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evaheisel 4 posts  |  Last Activity: Feb 5, 2015 8:57 AM Member since: Dec 12, 2007
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  • Google it

    Greenpeace not so much fights for the environment as against development
    Post’s editorial page the day before, by Danish academic superstar Bjorn Lomborg. Headlined “Trashing rice, killing children,” it pointed to the consequences of environmental activists’ often violent opposition to genetically-modified “Golden Rice,” which is fortified with vitamin A. During the decade in which the anti-GM campaigners have held up the adoption of Golden Rice, eight million children have died from vitamin A deficiency.

    What stood out was Professor Lomborg’s assertion that trashing Golden Rice fields in poor countries was “aided by well-meaning but misguided organizations such as Greenpeace.”

    Well meaning?

    Of course, Professor Lomborg learned to become a diplomat after the vicious attacks on him in the wake of his book The Skeptical Environmentalist. And he makes a devastating case in his article, so offering an olive branch to the guilty might merely be considered clever rhetoric. Still, his article surely demands analysis of what drives environmental radicalism, and how we make “moral” judgments.

    Radicals tend much more often to be “against” than “for.” Radical environmentalists often appear less concerned with that infinitely elastic term “the environment” — or ordinary people — than with a jihad against capitalism and its despised avatars in the corporate sector.

    Greenpeace has become not so much an institution fighting for the environment — which has absolutely no value except for its value to humans (the notion that anything has “intrinsic value” is invalid for the simple reason that such an attribution can only come from humans) — as fighting against development. The word “balance” does not appear in Greenpeace’s lexicon.

  • More than 80 percent of Americans support mandatory labels on food that contain DNA, according to a survey conducted by Oklahoma State University's Jayson Lusk and Susan Murray.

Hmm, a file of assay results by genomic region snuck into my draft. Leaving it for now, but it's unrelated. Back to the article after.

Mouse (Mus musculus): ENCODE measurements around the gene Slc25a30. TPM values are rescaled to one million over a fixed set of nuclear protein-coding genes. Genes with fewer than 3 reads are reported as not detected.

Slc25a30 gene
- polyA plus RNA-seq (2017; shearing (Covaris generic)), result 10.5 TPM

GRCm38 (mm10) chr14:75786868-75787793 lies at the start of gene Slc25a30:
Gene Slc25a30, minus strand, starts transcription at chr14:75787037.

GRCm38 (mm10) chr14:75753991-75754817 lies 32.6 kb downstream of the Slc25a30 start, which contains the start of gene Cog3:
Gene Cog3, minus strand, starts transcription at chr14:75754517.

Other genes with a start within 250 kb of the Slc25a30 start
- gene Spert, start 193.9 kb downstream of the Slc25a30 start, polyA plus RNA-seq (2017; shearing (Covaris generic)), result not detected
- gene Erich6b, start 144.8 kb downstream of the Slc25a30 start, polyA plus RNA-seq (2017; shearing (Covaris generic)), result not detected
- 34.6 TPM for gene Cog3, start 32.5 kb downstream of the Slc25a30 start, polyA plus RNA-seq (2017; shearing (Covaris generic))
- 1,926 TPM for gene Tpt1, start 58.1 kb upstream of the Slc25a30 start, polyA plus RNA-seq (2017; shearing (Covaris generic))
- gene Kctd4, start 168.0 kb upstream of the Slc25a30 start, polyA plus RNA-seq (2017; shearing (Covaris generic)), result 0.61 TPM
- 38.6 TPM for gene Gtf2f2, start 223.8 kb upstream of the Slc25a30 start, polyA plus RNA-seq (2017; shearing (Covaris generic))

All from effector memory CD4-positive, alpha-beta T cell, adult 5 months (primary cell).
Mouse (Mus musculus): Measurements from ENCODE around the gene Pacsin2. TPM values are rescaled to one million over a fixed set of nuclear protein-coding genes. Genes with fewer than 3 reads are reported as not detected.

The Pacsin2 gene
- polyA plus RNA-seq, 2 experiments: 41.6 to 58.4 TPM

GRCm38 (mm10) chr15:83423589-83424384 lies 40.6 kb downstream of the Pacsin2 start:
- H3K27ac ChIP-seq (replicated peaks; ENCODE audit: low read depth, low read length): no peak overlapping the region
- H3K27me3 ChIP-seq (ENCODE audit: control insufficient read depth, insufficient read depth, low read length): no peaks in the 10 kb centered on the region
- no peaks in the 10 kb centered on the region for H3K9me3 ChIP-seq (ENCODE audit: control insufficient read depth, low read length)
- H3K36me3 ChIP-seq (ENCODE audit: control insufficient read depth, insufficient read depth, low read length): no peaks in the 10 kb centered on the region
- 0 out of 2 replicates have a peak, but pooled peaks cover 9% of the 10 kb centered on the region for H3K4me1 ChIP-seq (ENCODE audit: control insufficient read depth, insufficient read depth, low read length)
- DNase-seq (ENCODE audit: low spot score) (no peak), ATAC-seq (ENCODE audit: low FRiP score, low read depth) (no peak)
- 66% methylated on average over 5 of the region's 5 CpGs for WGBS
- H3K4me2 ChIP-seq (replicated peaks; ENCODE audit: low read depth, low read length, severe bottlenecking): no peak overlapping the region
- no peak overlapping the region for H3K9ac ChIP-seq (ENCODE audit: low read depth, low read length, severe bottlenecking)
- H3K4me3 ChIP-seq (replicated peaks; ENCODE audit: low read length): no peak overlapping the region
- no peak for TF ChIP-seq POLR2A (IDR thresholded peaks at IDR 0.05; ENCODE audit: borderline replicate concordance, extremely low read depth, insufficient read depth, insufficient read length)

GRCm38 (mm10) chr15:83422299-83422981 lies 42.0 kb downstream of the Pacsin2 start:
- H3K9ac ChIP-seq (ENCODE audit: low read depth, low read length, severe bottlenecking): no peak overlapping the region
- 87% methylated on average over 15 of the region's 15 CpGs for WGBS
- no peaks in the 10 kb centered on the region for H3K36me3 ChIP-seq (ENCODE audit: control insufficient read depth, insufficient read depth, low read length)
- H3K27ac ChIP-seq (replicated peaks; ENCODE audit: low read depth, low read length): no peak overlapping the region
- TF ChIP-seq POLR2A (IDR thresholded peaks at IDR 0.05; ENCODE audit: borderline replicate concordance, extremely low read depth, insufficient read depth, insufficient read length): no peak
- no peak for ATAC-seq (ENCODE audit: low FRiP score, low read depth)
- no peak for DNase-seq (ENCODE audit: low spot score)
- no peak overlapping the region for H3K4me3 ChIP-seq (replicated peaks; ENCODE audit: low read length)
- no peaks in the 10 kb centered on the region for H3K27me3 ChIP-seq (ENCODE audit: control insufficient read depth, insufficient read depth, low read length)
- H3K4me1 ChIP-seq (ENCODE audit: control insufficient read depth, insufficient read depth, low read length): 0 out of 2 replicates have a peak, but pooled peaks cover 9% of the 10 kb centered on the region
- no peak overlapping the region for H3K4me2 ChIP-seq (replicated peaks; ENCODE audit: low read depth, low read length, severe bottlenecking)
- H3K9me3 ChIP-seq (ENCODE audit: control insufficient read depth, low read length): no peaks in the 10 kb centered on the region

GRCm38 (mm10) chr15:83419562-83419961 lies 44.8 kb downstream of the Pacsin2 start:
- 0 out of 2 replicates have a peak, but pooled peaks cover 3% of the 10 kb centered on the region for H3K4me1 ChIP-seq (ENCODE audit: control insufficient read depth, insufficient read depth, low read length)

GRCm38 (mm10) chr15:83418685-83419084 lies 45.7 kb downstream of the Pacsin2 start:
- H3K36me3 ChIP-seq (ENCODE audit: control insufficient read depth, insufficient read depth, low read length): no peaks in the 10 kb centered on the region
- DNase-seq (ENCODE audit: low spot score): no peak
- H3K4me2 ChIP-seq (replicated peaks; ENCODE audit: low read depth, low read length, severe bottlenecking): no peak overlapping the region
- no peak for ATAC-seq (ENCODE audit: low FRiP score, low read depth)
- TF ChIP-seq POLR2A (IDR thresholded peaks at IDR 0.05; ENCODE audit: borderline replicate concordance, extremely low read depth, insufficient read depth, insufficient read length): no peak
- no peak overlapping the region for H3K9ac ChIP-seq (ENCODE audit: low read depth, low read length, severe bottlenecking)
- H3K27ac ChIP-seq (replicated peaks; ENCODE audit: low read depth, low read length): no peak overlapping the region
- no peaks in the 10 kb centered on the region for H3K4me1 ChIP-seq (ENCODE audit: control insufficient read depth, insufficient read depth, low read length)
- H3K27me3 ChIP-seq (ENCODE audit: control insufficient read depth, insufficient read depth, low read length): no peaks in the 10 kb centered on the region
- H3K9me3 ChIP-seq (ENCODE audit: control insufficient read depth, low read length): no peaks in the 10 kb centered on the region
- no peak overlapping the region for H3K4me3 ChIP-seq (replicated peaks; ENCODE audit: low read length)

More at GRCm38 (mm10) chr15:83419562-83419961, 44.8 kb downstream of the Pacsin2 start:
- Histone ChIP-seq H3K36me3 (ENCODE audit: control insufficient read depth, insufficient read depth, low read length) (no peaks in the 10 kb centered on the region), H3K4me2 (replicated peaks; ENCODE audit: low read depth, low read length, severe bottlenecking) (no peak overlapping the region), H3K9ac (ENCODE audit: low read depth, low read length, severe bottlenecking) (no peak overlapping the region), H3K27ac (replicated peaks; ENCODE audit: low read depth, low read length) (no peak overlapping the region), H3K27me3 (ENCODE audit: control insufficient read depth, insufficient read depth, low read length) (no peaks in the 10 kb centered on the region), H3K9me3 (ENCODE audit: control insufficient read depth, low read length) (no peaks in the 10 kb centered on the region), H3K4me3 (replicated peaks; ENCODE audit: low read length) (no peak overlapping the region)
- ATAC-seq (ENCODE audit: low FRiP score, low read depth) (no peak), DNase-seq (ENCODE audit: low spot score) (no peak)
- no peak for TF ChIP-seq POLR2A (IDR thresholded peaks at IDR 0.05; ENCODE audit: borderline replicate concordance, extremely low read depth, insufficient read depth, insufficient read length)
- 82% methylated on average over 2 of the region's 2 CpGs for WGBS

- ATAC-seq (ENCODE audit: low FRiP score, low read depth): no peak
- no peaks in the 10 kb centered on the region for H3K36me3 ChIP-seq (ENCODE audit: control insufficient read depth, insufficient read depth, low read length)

Each month, Lusk and Murray ask about 1,000 people in the US about how much they are willing to pay for certain foods, especially meat. They also ask about people's awareness of certain food issues such as Salmonella and E. coli contamination as well as antibiotic use. This time, they added three ad hoc questions that asked whether respondents would favor certain government policies such as labeling the country of origin of meat, labeling foods containing genetically modified organisms, and those containing DNA.

    As Lusk and Murray say in their survey report, a large majority of respondents — 82 percent — support mandatory GMO labels, and just about the same number of people — 80 percent — support mandatory labels on foods that contains DNA.

    At the Washington Post, Ilya Somin writes that the survey results underscore both scientific ignorance and political ignorance in the US. "The most obvious explanation for the data is that most of these people don’t really understand what DNA is, and don’t realize that it is contained in almost all food," he adds.

    Or, io9's Robbie Gonzalez says, people may not know the difference between a GMO food and DNA.

    In a blog post, Oklahoma's Lusk notes that people's answers to the survey questions may not reveal "deeply held beliefs, but rather they often represent quick, gut reactions." For example, he adds that mandatory GMO labels poll highly, but ballot initiatives in California, Colorado, Oregon, and Washington State have failed to get 50 percent of the vote.

    a warning label might look like:“

    WARNING: This product contains deoxyribonucleic acid (DNA). The Surgeon General has determined that DNA is linked to a variety of diseases in both animals and humans. In some configurations, it is a risk factor for c

  • Published on Dec 3, 2014

    As agriculture thrives in Brazil, a balance must be struck between healthy farms and forest preservation. Monsanto and Conservation International have partnered with local government, farmers, and seed collectors to conserve precious natural resources and improve lives.



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